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Mortgage Pre-Approval Checklist

By the time you want to make an offer on a house, you should have already been pre-approved for a mortgage loan. Sellers usually expect a buyer to have a pre-approval letter. If you prove you can obtain financing, they’ll probably be more willing to negotiate. Being pre-approved means proving your income and assets, showing you have good credit and are employed.

Pre-approval is much more valuable than being pre-qualified for a mortgage, which just provides an estimate on what you can afford. When you’ve been pre-approved you usually have 60 to 90 days to make a decision. This is beneficial because it gives you time to:

  • Discuss potential loan options with the lender.
  • Set up a price range based on what you can borrow.
  • Decide what you are most comfortable spending.

What Do I Need to Get Started?

This mortgage pre-approval checklist details all the information you need to share with your lender. Before your meeting, gather the following:

Proof of Income/Employment

There are various documents that apply here. The ones you need depend on how you get paid. If you earn regular wages from an employer, you’ll need two recent payroll stubs and copies of W-2 forms. An end-of-year payroll stub will be needed if you also earn income from overtime, bonuses, or differential pay.

But if you are self-employed, you’ll need two years of Form 1099s that prove your income as a freelancer, independent contractor, sole proprietor, etc. You’ll need to provide a year-to-date profit and loss statement as well. The same goes for those who earn income through partnerships and S-corporations.

If you earn real estate income, documentation of rental income, the address of the property, and its lease and current market value will be required to qualify for a mortgage.

Tax Returns

In addition, the lender may require copies of your two most recent federal/state tax returns. Form 1040 shows your income, employer, address, and social security number. It helps to have a PDF version of your tax return, which avoids having to scan your return page by page.

Proof of Assets

Bank statements, investment account statements, and proof of cash reserves are needed to show you can cover the down payment, closing costs, and other expenses. Unless you can put a down payment for at least 20% of the purchase price, you’ll need to buy private mortgage insurance (PMI) or pay a funding fee. To help the process move along smoother, have 60 days’ worth of statements for each account you’re using to qualify for the loan. Include any retirement and brokerage account statements for the last two months (including IRAs, CDs, and stocks and bonds).

Debt Payments

Mortgage lenders use your debt-to-income ratio and monthly debt payments to see if you can meet your payment obligations. You, therefore, need to provide information on your credit cards, auto loans, and student loans. Each account number, loan balance, minimum payment amount, and creditor’s name and address must be provided.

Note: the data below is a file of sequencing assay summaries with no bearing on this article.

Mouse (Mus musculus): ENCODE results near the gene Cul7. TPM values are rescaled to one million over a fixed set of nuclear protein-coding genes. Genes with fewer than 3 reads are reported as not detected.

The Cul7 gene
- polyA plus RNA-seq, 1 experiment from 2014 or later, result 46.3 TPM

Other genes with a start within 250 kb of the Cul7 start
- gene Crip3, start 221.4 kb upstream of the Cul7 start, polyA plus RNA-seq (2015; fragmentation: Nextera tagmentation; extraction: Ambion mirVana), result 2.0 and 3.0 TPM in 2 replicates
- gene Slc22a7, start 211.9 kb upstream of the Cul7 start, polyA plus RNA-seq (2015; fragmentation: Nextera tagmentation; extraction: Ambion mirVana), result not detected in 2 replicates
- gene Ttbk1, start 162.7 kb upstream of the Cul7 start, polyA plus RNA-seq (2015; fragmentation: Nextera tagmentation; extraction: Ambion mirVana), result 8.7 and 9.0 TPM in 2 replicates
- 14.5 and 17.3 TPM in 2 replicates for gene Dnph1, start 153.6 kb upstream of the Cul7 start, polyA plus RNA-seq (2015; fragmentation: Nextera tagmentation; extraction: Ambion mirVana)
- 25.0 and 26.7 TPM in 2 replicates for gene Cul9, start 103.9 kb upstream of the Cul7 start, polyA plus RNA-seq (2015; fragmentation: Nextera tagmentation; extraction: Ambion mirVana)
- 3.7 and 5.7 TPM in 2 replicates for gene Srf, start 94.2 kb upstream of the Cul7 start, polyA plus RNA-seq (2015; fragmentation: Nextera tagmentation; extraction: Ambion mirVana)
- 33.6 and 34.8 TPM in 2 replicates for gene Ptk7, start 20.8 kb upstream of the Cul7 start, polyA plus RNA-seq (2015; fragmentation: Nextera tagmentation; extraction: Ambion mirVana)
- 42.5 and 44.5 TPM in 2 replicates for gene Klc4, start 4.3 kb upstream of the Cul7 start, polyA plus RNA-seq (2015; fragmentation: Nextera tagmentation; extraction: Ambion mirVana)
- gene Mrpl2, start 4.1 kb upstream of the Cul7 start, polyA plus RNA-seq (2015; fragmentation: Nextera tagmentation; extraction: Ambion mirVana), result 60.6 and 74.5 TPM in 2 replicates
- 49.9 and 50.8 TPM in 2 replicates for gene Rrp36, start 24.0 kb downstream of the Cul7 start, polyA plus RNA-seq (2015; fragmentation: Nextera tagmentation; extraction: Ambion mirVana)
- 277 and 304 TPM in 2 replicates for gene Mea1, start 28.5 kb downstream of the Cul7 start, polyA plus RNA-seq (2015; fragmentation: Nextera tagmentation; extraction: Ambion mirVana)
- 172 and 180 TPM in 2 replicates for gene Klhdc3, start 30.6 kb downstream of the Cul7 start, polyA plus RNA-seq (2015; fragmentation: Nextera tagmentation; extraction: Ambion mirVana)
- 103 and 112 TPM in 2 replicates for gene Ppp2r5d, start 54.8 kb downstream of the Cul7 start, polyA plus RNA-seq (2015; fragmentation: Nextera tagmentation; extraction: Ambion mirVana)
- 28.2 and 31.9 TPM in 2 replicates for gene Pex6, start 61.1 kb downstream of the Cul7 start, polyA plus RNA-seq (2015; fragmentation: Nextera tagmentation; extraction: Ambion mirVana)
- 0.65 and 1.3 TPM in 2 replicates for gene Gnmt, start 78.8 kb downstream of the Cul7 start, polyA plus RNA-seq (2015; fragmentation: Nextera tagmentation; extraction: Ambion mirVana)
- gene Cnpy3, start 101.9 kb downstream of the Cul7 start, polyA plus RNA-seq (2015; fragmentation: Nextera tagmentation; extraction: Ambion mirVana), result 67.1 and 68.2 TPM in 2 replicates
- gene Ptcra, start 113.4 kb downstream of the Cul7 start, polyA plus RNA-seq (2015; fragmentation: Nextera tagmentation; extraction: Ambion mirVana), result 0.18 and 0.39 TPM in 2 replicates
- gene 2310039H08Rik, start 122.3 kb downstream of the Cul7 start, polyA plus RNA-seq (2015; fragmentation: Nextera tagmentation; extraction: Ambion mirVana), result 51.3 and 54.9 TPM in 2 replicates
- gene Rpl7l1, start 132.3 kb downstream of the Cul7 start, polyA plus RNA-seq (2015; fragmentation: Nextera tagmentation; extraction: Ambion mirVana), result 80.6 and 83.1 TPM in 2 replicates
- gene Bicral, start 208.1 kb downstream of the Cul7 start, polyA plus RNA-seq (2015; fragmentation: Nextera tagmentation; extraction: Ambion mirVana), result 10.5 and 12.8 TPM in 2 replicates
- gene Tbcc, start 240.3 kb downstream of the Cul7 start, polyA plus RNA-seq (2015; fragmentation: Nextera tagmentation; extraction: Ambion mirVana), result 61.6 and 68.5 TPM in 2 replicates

You don’t necessarily need a credit history to qualify for a mortgage. If you don’t have credit, submit your utility bills or other records of regular payments. If you currently have a mortgage, provide the most recent statement with the loan number, balance, and monthly payment plus your insurance policy’s declaration page.

Additional Documentation

If you currently rent a house/apartment, you’ll need to show the last 12 months of payments and submit your landlord’s contact information. Records of divorce and court orders for child support and alimony payments are also required. Other information to provide includes documents related to bankruptcy and foreclosure, as well as down payment letters if your using financial gifts to cover payments. A gift letter shows whether the donor expects to be paid back or not.

Verify Your Credit

Your credit has a big impact on whether a lender will pre-approve you for a mortgage. For a conventional loan, most lenders require a FICO score of at least 620. The higher your credit score, the lower the interest rate you may qualify for. The lowest rates typically go to those with a credit score of 760 or higher. However, the Federal Housing Administration can approve borrowers with a score of 580 or higher.

Typically, lenders with a lower score must make a larger down payment. But if your credit score isn’t where you want it to be, the lender may work with you to suggest ways to improve it.

Consider a Proven Credit Repair Solution

Your credit score is one of the most important factors in being pre-approved or approved for a home loan. We understand exactly what mortgage lenders look for. Whether there is negative information on your credit report or you have a low or medium credit score, we can develop a strategy to help you qualify for a mortgage. Call 855-384-0868 today for your free credit consultation.